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"Feria", (Latin for "free day") was a day on which the people, especially the slaves, were not obliged to work, and on which there were no court sessions. In ancient Rome the ''feriae publicae'', legal holidays, were either ''stativae'', recurring regularly (''e.g.'' the Saturnalia), ''conceptivae'', ''i.e.'' movable, or ''imperativae'', ''i.e.'' appointed for special occasions.

When Christianity spread, on the ''feriae'' (feasts) instituted for worship by the Church, the faithful were obliged to attend Mass; such assemblies gradually led, for reasons both of necessity and convenience, to mercantile enterprise and market gatherings which the Germans call Messen, and the English fairs. They were fixed on saints' days (e.g. St. Barr's fair, St. Germanus's fair, St. Wenn's fair, ''etc.'')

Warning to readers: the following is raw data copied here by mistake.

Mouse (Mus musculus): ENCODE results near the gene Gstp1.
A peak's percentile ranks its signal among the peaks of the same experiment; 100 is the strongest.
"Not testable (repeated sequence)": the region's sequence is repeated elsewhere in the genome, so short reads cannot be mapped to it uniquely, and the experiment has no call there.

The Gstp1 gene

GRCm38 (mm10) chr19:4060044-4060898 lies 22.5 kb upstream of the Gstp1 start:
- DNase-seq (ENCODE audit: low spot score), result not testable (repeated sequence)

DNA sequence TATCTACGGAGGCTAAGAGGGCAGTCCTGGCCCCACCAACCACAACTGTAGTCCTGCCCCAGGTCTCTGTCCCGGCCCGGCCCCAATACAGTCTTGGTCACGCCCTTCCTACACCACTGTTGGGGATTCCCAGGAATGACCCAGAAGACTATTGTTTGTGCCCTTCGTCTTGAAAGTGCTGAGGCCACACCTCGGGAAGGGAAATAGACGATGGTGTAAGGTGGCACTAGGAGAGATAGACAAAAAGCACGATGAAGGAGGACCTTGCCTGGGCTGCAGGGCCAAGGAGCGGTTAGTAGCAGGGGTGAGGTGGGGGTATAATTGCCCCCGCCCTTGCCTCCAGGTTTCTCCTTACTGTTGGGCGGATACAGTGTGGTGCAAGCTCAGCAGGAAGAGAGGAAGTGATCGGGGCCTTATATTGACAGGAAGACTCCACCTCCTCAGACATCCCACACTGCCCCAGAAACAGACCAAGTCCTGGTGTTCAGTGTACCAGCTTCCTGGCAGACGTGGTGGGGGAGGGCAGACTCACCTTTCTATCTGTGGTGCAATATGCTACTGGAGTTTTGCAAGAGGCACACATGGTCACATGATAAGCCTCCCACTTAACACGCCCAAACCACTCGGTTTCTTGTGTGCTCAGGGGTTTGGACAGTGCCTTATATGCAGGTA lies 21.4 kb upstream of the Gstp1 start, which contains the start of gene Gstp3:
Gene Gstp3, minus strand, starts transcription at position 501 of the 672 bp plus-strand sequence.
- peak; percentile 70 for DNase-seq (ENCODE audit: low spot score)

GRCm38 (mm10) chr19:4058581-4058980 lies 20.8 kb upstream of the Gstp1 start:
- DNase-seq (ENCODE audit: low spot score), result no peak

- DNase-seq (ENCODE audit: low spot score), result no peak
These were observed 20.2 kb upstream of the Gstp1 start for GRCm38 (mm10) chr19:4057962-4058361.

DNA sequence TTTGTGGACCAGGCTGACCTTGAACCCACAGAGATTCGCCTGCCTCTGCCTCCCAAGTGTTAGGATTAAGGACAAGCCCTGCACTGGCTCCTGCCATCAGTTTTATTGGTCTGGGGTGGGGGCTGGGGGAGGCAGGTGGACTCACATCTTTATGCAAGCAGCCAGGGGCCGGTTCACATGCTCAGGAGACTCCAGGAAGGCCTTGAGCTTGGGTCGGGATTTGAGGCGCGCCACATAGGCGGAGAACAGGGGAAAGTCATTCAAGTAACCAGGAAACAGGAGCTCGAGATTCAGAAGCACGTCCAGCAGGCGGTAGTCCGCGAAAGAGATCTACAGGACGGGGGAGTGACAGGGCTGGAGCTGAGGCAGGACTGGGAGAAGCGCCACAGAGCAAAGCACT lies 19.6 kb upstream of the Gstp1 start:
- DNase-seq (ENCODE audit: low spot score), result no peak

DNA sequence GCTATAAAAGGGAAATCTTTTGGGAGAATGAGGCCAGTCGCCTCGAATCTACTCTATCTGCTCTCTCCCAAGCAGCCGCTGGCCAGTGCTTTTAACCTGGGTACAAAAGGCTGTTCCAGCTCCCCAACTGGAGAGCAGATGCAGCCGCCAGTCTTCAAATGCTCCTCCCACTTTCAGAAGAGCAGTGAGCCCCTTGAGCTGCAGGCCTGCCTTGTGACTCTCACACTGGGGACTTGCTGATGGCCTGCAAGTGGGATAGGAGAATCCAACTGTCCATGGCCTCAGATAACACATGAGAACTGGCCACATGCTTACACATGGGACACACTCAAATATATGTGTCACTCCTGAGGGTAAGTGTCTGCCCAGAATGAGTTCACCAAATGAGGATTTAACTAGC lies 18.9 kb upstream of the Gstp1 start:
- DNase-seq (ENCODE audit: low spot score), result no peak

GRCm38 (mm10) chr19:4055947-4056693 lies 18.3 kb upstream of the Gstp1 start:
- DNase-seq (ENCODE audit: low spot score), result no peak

In the Roman Rite liturgy, the term ''feria'' is used to denote days of the week other than Sunday and Saturday. Various reasons are given for this terminology. The sixth lesson for December 31 in the pre-1971 Roman Breviary says that Pope St. Silvester ordered the continuance of the already existing custom "that the clergy, daily abstaining from earthly cares, would be free to serve God al...

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